Kidney Diet Tips


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Food Safety Tips

Food safety is important for people with chronic kidney disease (CKD), including those on dialysis. Chronic kidney disease weakens the immune system, making you more susceptible to foodborne illness. Every year, an estimated 1 in 6 Americans get sick from foodborne illness. Following proper food safety measures can help prevent foodborne illnesses caused by bacteria, viruses and parasites found in contaminated food or beverages. Protect yourself and your loved ones with these food safety tips.   

Work with Clean Hands and Surfaces

Be sure your hands are clean before you prepare food. Wash your hands for 20 seconds with warm water and soap before and after handling raw meats. Work surfaces like utensils, cutting boards and countertops should always be cleaned before and after use.

Keep Raw Foods Separate

It’s important to separate raw meat, poultry, seafood and eggs from ready-to-eat foods. Use separate cutting boards for these foods and keep raw meat away from other foods in your shopping cart and refrigerator. 

Monitor Food Temperatures When Cooking

Cooking food to the correct internal temperature is an important part of food safety. Use a food thermometer to check the internal temperature of cooked food. The correct internal temperatures for various foods are listed below.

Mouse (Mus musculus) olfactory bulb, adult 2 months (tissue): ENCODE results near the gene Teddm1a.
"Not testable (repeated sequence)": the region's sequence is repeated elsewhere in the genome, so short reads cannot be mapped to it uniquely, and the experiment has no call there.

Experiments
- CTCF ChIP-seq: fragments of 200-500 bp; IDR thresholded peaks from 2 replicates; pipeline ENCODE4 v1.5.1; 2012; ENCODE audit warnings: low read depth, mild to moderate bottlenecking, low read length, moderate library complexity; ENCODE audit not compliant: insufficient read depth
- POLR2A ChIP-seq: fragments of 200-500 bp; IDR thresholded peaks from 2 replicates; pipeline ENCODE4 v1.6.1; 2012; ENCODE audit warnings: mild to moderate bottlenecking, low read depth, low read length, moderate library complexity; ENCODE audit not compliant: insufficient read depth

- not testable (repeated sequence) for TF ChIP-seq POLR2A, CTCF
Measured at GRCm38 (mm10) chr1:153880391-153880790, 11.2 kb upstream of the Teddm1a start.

• 145° F for whole cuts of beef, pork, veal, and lamb (allow meat to rest for 3 minutes before carving or eating)
  • 160° F for ground meats such as beef and pork
  • 165° F for all poultry, including ground turkey and chicken
  • 165° F for leftovers and casseroles
  • 145° F for fish or cook until flesh is opaque (1)

Store and Thaw Food Safely

Chilling food after it’s been cooked is also important. Refrigerate perishable food within 2 hours. Keep the refrigerator temperature at 40° F or lower. Safely thaw frozen foods in the refrigerator, in cold water or in the microwave. Never thaw foods on the counter, because bacteria multiply quickly in the parts of the food which reach room temperature.


  1. CDC Key Fact about Food Poisoning, accessed 7/26/2021.
  2., accessed 7/26/2021.

Additional Kidney Diet Resources

Visit and explore these diet and nutrition resources:

This article is for informational purposes only and is not a substitute for medical advice or treatment. Consult your physician and dietitian regarding your specific diagnosis, treatment, diet and health questions.

Sue Yager, MS, RDN, LDN

Sue Yager, MS, RDN, LDN

Sue works as a dietitian in Carpentersville and Marengo in Illinois She has been a dietitian for the past 15 years. The last eight have been in kidney care. In her spare time, Sue enjoys reading and riding her bike.